Sweet summer has taken a rotten turn…
After a tough year, Lucy, Freddy, and Herb Peach are ready for vacation. Lucy wants to read all of the books on the summer reading list. Freddy wants to work on his art projects (when he isn’t stuck in summer school). Herb wants to swim every day.
Then their dad makes a big announcement: one of the inventions their mom came up with before she passed away has sold, and now they’re millionaires!
But Dad has bigger plans than blowing the cash on fun stuff or investing it. He’s bought a used food truck. The Peaches are going to spend the summer traveling the country selling pies. It will be the Great Peach Experiment – a summer of bonding while living out one of Mom’s dreams. Summer plans, sunk. And there’s one more issue Dad’s neglected: none of them knows how to bake…
A perfect blend of humor, heart, and family antics, When Life Gives You Lemons, Make Peach Pie is a delectable treat to be gobbled down or savored slowly. (Slice of pie on the side, optional, but highly recommended.)
A heartfelt middle-grade novel from New York Times bestselling author Barbara O’Connor about a boy whose life is upended after the loss of his older brother ― timeless, classic, and whimsical.
Walter Tipple is looking for adventure. He keeps having a dream that his big brother, Tank, appears before him and says, “Let’s you and me go see my world, little man.” But Tank went to the army and never came home, and Walter doesn’t know how to see the world without him.
Then he meets Posey, the brash new girl from next door, and an eccentric man named Banjo, who’s off on a bodacious adventure of his own. What follows is a summer of taking chances, becoming braver, and making friends ― and maybe Walter can learn who he wants to be without the brother he always wanted to be like.
Halfway To Harmony is an utterly charming story about change and growing up.
Evie Walman is not obsessed with death. She does think about it a lot, though, but only because her family runs a Jewish funeral home. At twelve, Evie already knows she’s going to be a funeral director when she grows up.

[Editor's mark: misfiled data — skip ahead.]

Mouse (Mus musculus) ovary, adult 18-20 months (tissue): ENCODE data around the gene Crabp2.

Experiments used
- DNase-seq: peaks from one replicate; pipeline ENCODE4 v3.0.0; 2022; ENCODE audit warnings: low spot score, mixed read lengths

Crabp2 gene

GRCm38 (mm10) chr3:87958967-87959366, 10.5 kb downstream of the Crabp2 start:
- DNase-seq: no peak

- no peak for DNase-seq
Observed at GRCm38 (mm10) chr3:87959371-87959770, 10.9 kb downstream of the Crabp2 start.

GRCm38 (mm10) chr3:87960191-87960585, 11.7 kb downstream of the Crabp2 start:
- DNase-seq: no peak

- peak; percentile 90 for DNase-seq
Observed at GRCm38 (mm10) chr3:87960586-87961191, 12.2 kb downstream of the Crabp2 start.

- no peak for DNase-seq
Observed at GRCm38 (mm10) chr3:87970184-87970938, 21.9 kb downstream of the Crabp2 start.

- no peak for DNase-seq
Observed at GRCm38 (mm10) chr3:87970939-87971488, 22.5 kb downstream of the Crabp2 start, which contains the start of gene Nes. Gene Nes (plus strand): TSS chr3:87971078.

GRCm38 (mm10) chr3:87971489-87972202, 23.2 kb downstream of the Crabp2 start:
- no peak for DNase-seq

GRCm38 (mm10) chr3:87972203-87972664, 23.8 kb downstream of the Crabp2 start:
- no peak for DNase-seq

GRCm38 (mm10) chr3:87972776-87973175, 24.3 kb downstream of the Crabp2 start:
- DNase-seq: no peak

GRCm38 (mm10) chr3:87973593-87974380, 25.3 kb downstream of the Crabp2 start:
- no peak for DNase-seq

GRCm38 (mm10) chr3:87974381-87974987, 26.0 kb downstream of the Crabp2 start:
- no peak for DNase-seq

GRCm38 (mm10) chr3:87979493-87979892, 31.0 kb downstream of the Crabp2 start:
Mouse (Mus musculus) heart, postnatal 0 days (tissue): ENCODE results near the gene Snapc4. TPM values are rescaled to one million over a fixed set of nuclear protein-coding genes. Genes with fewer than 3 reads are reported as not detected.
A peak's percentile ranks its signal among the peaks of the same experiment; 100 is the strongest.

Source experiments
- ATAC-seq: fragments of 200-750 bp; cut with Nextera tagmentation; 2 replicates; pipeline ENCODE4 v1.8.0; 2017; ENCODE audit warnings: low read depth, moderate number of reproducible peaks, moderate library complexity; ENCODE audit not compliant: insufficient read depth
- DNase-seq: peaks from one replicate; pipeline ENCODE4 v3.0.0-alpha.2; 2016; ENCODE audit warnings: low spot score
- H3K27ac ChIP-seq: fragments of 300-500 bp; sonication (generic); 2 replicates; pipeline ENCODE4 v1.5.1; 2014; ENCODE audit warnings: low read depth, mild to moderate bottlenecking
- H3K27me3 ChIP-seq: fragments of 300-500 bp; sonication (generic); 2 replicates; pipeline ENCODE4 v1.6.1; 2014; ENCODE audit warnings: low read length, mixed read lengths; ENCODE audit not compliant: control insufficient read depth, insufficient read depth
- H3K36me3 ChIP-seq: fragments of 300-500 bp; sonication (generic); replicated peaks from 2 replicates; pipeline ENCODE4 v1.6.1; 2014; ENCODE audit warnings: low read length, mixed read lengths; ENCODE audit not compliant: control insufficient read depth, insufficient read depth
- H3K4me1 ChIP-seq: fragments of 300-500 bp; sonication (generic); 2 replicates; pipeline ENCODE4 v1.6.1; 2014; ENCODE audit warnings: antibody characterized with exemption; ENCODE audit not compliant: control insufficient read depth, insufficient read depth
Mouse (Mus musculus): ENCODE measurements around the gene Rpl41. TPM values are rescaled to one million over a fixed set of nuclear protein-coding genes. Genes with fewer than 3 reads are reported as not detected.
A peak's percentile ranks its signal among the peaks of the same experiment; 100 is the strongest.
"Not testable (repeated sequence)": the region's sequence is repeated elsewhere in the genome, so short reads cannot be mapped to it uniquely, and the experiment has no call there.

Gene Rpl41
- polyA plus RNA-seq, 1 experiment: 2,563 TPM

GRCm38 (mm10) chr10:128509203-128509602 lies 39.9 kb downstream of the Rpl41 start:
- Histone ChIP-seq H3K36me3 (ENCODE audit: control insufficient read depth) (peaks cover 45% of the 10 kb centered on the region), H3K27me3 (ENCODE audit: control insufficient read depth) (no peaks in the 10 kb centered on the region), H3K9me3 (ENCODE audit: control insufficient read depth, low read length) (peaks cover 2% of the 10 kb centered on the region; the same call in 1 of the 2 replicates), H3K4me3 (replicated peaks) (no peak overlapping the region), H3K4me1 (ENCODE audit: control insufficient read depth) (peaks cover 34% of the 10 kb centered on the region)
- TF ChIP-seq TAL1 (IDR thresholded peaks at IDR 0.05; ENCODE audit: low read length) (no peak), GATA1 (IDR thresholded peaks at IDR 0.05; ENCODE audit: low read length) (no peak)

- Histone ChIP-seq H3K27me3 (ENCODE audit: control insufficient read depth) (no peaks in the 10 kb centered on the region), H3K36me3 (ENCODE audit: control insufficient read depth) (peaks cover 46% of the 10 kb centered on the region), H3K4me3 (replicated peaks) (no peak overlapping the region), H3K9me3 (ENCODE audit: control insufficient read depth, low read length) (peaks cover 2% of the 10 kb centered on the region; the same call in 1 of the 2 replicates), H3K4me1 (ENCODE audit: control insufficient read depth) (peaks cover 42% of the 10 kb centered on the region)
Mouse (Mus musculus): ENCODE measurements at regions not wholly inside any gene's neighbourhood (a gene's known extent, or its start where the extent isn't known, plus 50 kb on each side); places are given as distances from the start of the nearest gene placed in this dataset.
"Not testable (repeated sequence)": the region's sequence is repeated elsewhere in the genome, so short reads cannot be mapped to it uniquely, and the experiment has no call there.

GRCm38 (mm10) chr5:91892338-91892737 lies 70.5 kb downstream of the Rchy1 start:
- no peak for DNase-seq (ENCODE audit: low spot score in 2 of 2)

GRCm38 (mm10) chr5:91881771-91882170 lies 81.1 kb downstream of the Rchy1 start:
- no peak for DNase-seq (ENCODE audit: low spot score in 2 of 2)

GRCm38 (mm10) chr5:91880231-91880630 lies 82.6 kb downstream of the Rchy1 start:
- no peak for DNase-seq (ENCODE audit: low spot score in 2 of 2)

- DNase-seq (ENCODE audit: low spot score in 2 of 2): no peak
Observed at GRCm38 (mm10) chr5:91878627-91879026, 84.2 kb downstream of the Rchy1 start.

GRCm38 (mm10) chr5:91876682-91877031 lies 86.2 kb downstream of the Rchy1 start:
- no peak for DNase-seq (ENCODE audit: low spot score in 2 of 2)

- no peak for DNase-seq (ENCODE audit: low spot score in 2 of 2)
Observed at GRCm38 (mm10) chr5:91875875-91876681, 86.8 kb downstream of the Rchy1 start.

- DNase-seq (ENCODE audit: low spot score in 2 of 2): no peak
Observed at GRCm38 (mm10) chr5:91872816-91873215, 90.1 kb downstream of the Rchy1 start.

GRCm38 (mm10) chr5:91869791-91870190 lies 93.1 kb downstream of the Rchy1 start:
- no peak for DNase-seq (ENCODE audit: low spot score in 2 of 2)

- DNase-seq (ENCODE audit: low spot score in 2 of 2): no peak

So what if the kids at school call her “corpse girl” and say she smells like death? They’re just mean and don’t get how important it is to have someone take care of things when your world is falling apart. Evie loves dusting caskets, polishing pews, and vacuuming the chapel ― and on funeral days, she dresses up and hands out tissues and offers her condolences to mourners.
She doesn’t normally help her parents with the grieving families directly, until one day when they ask her to help with Oren, a boy who was in a horrific car accident that killed both his parents. Oren refuses to speak and Evie, who is nursing her own private grief, is determined to find a way to help him deal with his loss.
Even though her family moved across the country for a “fresh start” after her little brother’s death, eleven-year-old Zinnia Helinski still feels like she’s stuck waiting for her new life to begin. Then she spots her new neighbor, Kris, climbing down the fire escape of their apartment building. He’s wearing a black eye mask! And Spandex leggings…And a blue body suit?
Soon Zinnia finds herself in a secret club for kids who want to be heroes. The Reality Shifters don’t have superpowers, but they do have the power to make positive change in their neighborhoods. And a change is just what Zinnia is looking for!
At first, she feels invincible. Zinnia finally has friends and is on the kind of real-life adventures her little brother, Wally, would have loved. But when her teammates lose sight of their goals, Zinnia must find the balance between bravery and recklessness, and learn to be a hero without her cape.
Gordon Korman meets The Great Outdoors in this funny and moving debut about a boy who goes on a disastrous family vacation (sweltering heat! bear chases!) that ends with a terrible surprise: his dad’s new girlfriend.